1. Young boys are vulnerable too: A key gap in the ordinance is the fact that it considers only girls and women as “people at risk” Subramaniyan VKS, et al; reported in the Indian Journal of Psychiatry of how young boys sexually abused by other males grew into seriously troubled individuals. The report also noted that in many cases the severity of abuse was greater in boys than in girls. Further, this study showed that 53.22% of children face some form of abuse and, out of this, 52.94% of those abused were actually boys (more than half). This begs the questions why does this ordinance does not include young boys within its ambit.
  2. Death penalty may actually deter reporting in some cases: The NCRB data (referred to earlier in this article) shows that in 94.6% of all crimes against children under the POCSO Act, the perpetrators are relatives, acquaintances, or people known to the victims. Furthermore, the conviction rate under POCSO is a low 18%. Given the fact that in more than 9 out of 10 cases the perpetrators are known to the victims or the parents of the victims isn’t there a serious risk of under-reporting when the consequences of filing a complaint could lead to the death of a relative?
  3. Death penalty does not guarantee a drop in crime: A 2015 study by the Brennan Center for Justice noted that “…criminals do not consider the consequences of their actions…” and that “Much psychological and sociological research suggests that many criminal acts are crimes of passion or committed in a heated moment based only on immediate circumstances, and thus potential offenders may not consider or weigh longer-term possibilities of punishment and capture, including the possibility of capital punishment…”and that“…there is no evidence that executions had an effect on crime.” Clearly, the death penalty does not deter criminals. It is a spur of the moment act, a momentary madness perhaps where the perpetrator does not stop to think of the consequences. And when he does he usually does so after the act and then there is a serious chance that the perpetrator may decide the kill the victim in order to protect himself or cover his tracks.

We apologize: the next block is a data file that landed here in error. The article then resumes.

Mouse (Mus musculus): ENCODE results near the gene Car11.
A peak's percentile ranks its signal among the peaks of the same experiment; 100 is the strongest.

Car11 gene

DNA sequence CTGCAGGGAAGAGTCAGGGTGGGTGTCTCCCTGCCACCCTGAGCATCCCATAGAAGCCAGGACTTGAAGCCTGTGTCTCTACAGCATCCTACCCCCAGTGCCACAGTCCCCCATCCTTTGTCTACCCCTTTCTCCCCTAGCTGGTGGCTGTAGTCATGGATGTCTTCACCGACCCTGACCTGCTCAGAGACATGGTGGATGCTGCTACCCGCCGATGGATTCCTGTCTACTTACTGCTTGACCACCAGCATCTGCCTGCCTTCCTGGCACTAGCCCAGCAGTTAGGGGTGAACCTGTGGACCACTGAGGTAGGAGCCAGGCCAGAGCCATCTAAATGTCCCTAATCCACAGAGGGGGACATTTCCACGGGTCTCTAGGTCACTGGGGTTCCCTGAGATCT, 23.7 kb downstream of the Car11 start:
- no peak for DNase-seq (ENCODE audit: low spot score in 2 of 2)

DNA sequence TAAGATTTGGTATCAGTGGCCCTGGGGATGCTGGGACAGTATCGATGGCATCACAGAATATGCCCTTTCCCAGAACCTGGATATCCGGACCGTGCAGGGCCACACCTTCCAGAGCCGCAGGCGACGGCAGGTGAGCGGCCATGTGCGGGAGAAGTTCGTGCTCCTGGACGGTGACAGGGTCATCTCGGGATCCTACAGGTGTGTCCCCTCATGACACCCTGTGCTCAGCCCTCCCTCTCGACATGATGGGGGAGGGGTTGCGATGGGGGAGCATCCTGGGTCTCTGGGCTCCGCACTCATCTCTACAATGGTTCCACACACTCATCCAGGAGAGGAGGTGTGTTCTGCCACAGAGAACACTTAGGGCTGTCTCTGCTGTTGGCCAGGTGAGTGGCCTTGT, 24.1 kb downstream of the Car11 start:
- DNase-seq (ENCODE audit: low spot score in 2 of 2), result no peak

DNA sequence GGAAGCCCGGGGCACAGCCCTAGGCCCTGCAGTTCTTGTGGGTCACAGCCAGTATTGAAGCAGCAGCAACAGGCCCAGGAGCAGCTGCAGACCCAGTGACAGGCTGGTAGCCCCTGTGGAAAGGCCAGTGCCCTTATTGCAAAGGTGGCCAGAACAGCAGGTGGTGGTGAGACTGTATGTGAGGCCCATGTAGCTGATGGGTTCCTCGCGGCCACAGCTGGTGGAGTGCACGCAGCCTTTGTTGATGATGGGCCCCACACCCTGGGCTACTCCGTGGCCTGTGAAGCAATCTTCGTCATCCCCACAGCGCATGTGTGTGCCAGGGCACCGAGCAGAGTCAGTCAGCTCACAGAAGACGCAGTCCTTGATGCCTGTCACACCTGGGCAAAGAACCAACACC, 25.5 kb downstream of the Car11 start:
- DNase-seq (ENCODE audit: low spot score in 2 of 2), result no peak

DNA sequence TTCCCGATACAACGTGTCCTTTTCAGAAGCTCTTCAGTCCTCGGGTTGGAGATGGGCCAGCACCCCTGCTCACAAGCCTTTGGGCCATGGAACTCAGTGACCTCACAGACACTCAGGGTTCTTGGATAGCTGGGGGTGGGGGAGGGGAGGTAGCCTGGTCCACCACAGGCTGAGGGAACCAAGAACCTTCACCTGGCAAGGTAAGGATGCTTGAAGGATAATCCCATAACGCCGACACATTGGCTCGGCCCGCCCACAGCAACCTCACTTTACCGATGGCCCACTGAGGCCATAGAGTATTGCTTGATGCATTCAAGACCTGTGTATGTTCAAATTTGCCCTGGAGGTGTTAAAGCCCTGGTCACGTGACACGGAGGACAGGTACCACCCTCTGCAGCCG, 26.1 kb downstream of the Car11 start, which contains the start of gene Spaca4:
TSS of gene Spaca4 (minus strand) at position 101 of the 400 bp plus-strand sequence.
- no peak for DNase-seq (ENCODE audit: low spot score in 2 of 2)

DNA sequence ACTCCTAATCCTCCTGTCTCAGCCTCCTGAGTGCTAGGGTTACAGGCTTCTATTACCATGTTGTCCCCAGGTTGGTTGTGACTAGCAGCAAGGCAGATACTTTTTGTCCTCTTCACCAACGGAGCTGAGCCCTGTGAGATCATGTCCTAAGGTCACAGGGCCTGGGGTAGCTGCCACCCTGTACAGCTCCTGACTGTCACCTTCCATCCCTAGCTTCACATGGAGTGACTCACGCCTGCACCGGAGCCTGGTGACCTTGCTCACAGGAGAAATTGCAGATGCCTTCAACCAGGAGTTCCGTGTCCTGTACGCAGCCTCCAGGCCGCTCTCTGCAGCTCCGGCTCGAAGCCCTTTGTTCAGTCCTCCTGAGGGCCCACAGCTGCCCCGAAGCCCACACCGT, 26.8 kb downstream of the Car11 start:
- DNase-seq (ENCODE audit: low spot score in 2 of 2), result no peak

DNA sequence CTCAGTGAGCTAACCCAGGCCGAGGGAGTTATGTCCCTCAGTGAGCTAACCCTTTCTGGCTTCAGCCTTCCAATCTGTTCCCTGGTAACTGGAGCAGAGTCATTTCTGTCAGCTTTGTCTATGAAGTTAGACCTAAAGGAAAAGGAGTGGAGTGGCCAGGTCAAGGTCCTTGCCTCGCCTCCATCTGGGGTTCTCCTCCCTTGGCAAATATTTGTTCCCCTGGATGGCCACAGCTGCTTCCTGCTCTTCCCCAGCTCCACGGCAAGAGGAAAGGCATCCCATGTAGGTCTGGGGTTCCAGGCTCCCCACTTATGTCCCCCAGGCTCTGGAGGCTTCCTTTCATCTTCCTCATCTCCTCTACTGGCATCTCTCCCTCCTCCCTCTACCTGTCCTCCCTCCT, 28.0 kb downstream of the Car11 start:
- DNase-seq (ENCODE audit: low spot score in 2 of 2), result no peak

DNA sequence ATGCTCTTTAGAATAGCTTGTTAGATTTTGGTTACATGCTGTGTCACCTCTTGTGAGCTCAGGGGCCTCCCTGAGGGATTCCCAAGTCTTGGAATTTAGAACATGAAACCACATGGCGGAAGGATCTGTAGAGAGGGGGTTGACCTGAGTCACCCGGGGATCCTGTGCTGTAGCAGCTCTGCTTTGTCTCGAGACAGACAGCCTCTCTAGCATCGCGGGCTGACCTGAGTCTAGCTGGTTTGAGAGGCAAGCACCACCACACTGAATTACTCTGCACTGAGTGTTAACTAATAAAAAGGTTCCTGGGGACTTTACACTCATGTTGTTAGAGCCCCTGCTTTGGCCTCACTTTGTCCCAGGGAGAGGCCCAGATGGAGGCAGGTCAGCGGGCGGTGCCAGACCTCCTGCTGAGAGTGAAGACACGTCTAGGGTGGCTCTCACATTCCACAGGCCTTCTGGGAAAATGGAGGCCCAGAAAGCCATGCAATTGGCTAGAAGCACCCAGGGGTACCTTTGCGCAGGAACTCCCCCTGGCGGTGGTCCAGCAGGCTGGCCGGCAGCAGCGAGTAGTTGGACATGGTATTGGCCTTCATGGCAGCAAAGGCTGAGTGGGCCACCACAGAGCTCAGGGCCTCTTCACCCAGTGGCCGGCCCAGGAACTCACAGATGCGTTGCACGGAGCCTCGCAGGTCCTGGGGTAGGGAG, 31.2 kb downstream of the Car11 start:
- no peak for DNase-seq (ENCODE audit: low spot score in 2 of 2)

4. Differential punishments make a mockery of the law and the seriousness of rape: Who is to say that the rape of a 16-year-old is a lesser offence than that of a 12-year-old? What is the logic here? If the victim is 12 years-and-a-day old, somehow as per this law, the perpetrator must be awarded a lesser punishment! Also, how is it a lesser crime to rape a woman (a mother for example) than a child?
  5. Complete absence of a consultative approach: Laws of this nature need to go through due process and a consultative approach is always a good practice to ensure constitutionally established processes for making laws of this nature are followed. Also, laws can’t be made to cater to the demands of a section of the society or as a consequence of their outrage. In short, this ordinance needs more work and of more minds in order to make it more robust.

In conclusion, this ordinance is clearly still a work in progress and requires at a minimum:

  • To be sent to a consultative committee that can look at plugging some of the obvious loopholes.
  • It also needs to go through parliament and debated before being made into law.
  • It needs to be made available for the public to be able to provide feedback and suggestions
  • Incorporate within its ambit the need to fix the legal system around the handling of rape cases making it more sensitive, responsive, enabling, and accessible.

Now that the outrage has quieted down the government must use this window of opportunity to make a truly robust and effective law that leaves little scope for ambiguity.

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Management professional with over two decades of experience in the healthcare, pharmaceutical, educational, and development domains; writer, educator, leadership expert and management and brand consultant. He publishes his leadership podcasts at: